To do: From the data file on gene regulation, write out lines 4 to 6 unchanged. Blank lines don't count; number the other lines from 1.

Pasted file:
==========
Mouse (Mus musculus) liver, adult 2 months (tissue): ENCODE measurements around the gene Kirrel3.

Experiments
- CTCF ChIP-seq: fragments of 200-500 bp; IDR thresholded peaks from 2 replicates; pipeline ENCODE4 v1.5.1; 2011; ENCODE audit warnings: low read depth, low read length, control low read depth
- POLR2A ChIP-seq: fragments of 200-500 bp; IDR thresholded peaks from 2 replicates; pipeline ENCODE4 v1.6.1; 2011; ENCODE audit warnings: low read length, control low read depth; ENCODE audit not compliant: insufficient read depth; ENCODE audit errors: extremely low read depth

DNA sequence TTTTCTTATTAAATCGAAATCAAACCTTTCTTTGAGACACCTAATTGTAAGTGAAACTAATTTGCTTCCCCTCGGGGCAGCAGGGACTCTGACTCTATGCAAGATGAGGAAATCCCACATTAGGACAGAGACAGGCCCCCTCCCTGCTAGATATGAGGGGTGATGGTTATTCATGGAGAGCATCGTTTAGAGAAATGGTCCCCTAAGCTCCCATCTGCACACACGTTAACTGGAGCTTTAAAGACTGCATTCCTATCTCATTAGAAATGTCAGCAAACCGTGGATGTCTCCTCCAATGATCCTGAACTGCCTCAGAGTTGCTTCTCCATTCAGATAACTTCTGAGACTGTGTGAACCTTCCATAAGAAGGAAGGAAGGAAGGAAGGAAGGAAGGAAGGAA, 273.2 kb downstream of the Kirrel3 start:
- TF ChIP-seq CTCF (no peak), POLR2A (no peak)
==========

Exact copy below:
- POLR2A ChIP-seq: fragments of 200-500 bp; IDR thresholded peaks from 2 replicates; pipeline ENCODE4 v1.6.1; 2011; ENCODE audit warnings: low read length, control low read depth; ENCODE audit not compliant: insufficient read depth; ENCODE audit errors: extremely low read depth

DNA sequence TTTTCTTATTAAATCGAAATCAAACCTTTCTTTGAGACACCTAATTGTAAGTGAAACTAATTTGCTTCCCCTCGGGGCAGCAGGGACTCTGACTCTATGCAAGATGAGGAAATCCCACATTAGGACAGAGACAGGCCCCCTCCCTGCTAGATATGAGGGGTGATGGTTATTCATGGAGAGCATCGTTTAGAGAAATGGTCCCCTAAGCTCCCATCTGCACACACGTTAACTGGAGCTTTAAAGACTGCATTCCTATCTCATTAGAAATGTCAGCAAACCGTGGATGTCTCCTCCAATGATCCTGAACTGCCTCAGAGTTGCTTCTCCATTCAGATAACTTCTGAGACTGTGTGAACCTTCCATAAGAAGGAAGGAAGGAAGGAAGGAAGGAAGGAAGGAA, 273.2 kb downstream of the Kirrel3 start:
- TF ChIP-seq CTCF (no peak), POLR2A (no peak)